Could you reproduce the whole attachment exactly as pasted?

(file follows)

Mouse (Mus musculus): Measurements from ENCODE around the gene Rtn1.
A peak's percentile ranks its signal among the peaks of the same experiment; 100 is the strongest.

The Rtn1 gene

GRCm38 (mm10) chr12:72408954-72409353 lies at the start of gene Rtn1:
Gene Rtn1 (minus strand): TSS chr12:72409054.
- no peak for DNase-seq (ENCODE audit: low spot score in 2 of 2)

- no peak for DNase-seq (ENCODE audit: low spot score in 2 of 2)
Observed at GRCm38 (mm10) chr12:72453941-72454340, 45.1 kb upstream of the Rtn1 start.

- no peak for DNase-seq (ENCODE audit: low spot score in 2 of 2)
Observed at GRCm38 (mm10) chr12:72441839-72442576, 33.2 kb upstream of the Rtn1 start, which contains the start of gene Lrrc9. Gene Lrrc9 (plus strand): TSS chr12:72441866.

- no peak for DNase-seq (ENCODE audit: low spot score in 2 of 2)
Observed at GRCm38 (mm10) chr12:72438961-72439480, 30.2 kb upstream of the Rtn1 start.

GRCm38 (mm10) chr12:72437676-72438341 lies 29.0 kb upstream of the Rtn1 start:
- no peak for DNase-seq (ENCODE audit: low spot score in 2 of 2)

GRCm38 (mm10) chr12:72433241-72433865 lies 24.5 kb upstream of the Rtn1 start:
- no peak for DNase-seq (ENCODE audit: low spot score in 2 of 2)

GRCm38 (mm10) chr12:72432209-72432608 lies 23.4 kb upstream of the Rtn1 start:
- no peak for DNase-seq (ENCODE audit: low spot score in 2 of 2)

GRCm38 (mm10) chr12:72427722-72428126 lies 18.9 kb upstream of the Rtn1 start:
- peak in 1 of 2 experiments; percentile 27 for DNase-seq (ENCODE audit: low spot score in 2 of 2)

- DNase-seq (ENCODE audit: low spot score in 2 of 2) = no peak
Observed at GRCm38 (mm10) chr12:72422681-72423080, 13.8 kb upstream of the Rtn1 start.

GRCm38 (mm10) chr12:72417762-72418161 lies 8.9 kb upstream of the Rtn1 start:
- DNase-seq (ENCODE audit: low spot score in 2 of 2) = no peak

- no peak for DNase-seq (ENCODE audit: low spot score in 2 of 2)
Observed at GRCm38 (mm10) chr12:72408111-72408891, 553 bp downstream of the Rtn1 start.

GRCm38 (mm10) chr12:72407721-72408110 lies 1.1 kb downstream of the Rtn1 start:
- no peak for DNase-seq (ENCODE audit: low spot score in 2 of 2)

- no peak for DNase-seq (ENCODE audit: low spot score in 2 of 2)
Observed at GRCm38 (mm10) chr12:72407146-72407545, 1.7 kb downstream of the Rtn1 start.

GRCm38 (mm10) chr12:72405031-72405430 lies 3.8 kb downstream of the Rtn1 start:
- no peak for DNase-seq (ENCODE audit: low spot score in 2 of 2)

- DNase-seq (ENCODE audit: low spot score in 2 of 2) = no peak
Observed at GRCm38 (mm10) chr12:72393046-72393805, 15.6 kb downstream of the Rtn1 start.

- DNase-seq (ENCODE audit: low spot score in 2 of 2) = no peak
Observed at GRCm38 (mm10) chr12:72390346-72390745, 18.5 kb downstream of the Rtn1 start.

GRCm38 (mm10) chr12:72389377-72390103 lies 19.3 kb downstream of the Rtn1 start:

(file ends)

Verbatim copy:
Mouse (Mus musculus): Measurements from ENCODE around the gene Rtn1.
A peak's percentile ranks its signal among the peaks of the same experiment; 100 is the strongest.

The Rtn1 gene

GRCm38 (mm10) chr12:72408954-72409353 lies at the start of gene Rtn1:
Gene Rtn1 (minus strand): TSS chr12:72409054.
- no peak for DNase-seq (ENCODE audit: low spot score in 2 of 2)

- no peak for DNase-seq (ENCODE audit: low spot score in 2 of 2)
Observed at GRCm38 (mm10) chr12:72453941-72454340, 45.1 kb upstream of the Rtn1 start.

- no peak for DNase-seq (ENCODE audit: low spot score in 2 of 2)
Observed at GRCm38 (mm10) chr12:72441839-72442576, 33.2 kb upstream of the Rtn1 start, which contains the start of gene Lrrc9. Gene Lrrc9 (plus strand): TSS chr12:72441866.

- no peak for DNase-seq (ENCODE audit: low spot score in 2 of 2)
Observed at GRCm38 (mm10) chr12:72438961-72439480, 30.2 kb upstream of the Rtn1 start.

GRCm38 (mm10) chr12:72437676-72438341 lies 29.0 kb upstream of the Rtn1 start:
- no peak for DNase-seq (ENCODE audit: low spot score in 2 of 2)

GRCm38 (mm10) chr12:72433241-72433865 lies 24.5 kb upstream of the Rtn1 start:
- no peak for DNase-seq (ENCODE audit: low spot score in 2 of 2)

GRCm38 (mm10) chr12:72432209-72432608 lies 23.4 kb upstream of the Rtn1 start:
- no peak for DNase-seq (ENCODE audit: low spot score in 2 of 2)

GRCm38 (mm10) chr12:72427722-72428126 lies 18.9 kb upstream of the Rtn1 start:
- peak in 1 of 2 experiments; percentile 27 for DNase-seq (ENCODE audit: low spot score in 2 of 2)

- DNase-seq (ENCODE audit: low spot score in 2 of 2) = no peak
Observed at GRCm38 (mm10) chr12:72422681-72423080, 13.8 kb upstream of the Rtn1 start.

GRCm38 (mm10) chr12:72417762-72418161 lies 8.9 kb upstream of the Rtn1 start:
- DNase-seq (ENCODE audit: low spot score in 2 of 2) = no peak

- no peak for DNase-seq (ENCODE audit: low spot score in 2 of 2)
Observed at GRCm38 (mm10) chr12:72408111-72408891, 553 bp downstream of the Rtn1 start.

GRCm38 (mm10) chr12:72407721-72408110 lies 1.1 kb downstream of the Rtn1 start:
- no peak for DNase-seq (ENCODE audit: low spot score in 2 of 2)

- no peak for DNase-seq (ENCODE audit: low spot score in 2 of 2)
Observed at GRCm38 (mm10) chr12:72407146-72407545, 1.7 kb downstream of the Rtn1 start.

GRCm38 (mm10) chr12:72405031-72405430 lies 3.8 kb downstream of the Rtn1 start:
- no peak for DNase-seq (ENCODE audit: low spot score in 2 of 2)

- DNase-seq (ENCODE audit: low spot score in 2 of 2) = no peak
Observed at GRCm38 (mm10) chr12:72393046-72393805, 15.6 kb downstream of the Rtn1 start.

- DNase-seq (ENCODE audit: low spot score in 2 of 2) = no peak
Observed at GRCm38 (mm10) chr12:72390346-72390745, 18.5 kb downstream of the Rtn1 start.

GRCm38 (mm10) chr12:72389377-72390103 lies 19.3 kb downstream of the Rtn1 start: